Minimizing Water Production from Unconventional Gas Wells Using a Novel Environmentally Benign Polymer Gel System
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Excess water production is a major economic and environmental problem for the oil and gas industry. The cost of processing excess water runs into billions of dollars. Polymer gel technology has been successfully used in controlling water influx without damaging hydrocarbon production in conventional naturally fractured or hydraulically fractured reservoirs. However, there has been no systematic investigation on effectiveness and placement conditions of polymer gels for shutting off water flow from fractures with narrow apertures in shale and tight gas reservoirs. The existing polymer gels, like those based on Chromium(III) Acetate, as a crosslinker will exert very high extrusion pressure to effectively penetrate the narrow aperture fractures present in shale and tight gas reservoirs. This gives rise to a need for a new polymer gel system that can be used for selectively shutting off water flow from narrow aperture fractures in shale and tight gas reservoirs. The new gel system will have a longer gelation time than the existing polymer gels; this ensures minimum crosslinking of the gel by the time it reaches bottom hole. The gelant solution will be pumped at low pressure so that, it penetrates only pre-existing fractures in the formation with ease. This study for the first time focuses on developing an environmentally benign polymer gel system based on high molecular weight HPAM, as a base polymer and a commercial grade PEI as an organic crosslinker. Gel samples of different concentration ratios of the polymer and crosslinker were prepared and classified under Sydansk code of gel strength to find optimum concentration ratios that gave good gels. The gel system was characterized using Brookfield DV-III Ultra Rheometer and Fann-35 Viscometer.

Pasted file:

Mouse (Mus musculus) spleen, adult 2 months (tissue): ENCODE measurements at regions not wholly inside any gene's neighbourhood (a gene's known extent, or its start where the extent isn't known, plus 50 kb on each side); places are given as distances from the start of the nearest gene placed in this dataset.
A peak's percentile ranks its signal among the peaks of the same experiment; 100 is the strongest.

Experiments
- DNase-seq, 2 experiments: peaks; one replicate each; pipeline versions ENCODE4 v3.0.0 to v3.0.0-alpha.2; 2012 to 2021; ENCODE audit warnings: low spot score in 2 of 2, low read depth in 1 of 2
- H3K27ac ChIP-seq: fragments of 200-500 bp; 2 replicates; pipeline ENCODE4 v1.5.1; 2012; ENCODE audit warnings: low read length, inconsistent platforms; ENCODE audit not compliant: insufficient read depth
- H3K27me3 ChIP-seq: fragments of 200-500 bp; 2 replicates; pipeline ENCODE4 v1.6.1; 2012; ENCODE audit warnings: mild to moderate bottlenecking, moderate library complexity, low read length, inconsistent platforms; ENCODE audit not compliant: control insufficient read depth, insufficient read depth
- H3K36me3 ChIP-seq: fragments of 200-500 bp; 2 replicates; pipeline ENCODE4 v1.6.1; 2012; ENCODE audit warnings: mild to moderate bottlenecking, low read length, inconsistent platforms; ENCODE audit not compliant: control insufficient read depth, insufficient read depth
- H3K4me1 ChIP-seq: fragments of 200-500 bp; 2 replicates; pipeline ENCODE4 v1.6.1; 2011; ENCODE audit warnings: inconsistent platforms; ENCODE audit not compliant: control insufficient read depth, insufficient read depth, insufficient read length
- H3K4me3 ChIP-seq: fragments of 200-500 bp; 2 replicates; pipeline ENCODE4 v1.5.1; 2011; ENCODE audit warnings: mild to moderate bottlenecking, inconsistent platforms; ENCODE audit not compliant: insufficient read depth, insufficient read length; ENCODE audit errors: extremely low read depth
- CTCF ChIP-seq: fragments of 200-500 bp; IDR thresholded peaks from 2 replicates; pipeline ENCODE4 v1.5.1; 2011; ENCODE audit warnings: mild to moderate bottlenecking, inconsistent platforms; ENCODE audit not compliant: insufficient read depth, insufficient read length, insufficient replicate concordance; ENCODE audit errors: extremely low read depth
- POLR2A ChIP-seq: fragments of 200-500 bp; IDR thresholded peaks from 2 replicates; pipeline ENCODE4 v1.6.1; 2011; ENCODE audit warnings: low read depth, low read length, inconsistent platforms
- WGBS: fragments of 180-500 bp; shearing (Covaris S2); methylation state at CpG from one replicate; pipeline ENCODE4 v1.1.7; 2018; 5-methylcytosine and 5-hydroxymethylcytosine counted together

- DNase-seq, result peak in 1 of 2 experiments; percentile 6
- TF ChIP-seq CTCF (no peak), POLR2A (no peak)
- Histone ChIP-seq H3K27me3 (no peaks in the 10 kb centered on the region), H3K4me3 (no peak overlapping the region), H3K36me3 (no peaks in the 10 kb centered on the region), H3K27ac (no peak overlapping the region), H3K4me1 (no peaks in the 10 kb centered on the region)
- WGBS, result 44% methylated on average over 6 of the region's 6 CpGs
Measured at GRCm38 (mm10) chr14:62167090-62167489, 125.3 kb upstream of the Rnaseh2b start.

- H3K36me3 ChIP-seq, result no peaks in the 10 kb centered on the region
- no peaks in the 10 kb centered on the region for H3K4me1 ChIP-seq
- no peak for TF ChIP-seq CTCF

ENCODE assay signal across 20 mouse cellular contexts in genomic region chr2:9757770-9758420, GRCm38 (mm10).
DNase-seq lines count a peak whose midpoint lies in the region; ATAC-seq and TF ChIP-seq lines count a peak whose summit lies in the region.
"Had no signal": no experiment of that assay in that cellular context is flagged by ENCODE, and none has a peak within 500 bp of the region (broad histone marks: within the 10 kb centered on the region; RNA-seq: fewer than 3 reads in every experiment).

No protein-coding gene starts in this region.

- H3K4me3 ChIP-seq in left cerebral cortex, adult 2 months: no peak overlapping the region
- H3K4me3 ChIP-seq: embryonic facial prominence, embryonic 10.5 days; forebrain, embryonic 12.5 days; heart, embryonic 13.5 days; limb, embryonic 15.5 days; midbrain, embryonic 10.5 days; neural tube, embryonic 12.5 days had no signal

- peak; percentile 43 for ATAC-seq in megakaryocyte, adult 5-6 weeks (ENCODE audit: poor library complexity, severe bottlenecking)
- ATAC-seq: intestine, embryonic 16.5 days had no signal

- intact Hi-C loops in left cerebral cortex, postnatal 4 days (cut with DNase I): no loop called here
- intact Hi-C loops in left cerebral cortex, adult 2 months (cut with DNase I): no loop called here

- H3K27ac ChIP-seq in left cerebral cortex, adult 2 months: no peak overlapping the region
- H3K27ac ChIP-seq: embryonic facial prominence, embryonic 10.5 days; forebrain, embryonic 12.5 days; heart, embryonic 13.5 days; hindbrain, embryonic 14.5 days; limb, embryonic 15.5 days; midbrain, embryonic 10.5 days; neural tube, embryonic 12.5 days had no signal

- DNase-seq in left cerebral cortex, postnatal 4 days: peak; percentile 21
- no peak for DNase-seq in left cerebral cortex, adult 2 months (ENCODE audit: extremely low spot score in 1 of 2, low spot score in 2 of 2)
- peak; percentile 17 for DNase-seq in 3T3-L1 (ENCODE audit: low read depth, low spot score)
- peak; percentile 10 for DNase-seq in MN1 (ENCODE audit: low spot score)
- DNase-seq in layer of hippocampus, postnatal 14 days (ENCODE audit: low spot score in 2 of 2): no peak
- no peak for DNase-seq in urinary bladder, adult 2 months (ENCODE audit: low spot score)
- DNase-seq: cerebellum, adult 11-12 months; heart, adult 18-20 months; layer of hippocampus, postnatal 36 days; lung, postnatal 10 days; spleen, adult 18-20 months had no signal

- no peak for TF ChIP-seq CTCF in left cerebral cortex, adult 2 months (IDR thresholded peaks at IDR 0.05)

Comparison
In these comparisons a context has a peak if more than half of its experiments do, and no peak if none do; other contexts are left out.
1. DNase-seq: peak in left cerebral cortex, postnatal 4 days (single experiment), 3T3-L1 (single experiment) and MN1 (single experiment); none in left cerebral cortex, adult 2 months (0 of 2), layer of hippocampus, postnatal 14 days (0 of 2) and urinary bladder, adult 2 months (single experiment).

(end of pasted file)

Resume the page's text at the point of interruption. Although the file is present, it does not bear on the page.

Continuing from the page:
Gakhar, Kush (2011). Minimizing Water Production from Unconventional Gas Wells Using a Novel Environmentally Benign Polymer Gel System. Master's thesis, Texas A&M University. Available electronically from